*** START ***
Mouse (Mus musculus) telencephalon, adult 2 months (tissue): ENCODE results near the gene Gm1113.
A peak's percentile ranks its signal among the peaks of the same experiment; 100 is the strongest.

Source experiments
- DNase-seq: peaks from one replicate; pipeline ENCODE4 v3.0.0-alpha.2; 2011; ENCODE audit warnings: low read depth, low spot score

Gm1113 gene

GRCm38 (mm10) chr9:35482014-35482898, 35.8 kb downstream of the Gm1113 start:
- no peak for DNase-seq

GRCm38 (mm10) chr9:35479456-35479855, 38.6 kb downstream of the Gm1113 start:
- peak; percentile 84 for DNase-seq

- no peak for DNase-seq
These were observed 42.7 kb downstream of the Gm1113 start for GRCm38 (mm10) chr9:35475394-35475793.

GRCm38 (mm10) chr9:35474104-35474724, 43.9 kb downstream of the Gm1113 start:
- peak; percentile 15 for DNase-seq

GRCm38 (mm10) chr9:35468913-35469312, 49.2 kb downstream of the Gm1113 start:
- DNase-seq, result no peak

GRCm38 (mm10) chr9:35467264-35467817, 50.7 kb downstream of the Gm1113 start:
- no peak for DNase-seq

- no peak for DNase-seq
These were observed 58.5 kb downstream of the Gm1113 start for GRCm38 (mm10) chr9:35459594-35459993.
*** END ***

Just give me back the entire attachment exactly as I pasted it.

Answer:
Mouse (Mus musculus) telencephalon, adult 2 months (tissue): ENCODE results near the gene Gm1113.
A peak's percentile ranks its signal among the peaks of the same experiment; 100 is the strongest.

Source experiments
- DNase-seq: peaks from one replicate; pipeline ENCODE4 v3.0.0-alpha.2; 2011; ENCODE audit warnings: low read depth, low spot score

Gm1113 gene

GRCm38 (mm10) chr9:35482014-35482898, 35.8 kb downstream of the Gm1113 start:
- no peak for DNase-seq

GRCm38 (mm10) chr9:35479456-35479855, 38.6 kb downstream of the Gm1113 start:
- peak; percentile 84 for DNase-seq

- no peak for DNase-seq
These were observed 42.7 kb downstream of the Gm1113 start for GRCm38 (mm10) chr9:35475394-35475793.

GRCm38 (mm10) chr9:35474104-35474724, 43.9 kb downstream of the Gm1113 start:
- peak; percentile 15 for DNase-seq

GRCm38 (mm10) chr9:35468913-35469312, 49.2 kb downstream of the Gm1113 start:
- DNase-seq, result no peak

GRCm38 (mm10) chr9:35467264-35467817, 50.7 kb downstream of the Gm1113 start:
- no peak for DNase-seq

- no peak for DNase-seq
These were observed 58.5 kb downstream of the Gm1113 start for GRCm38 (mm10) chr9:35459594-35459993.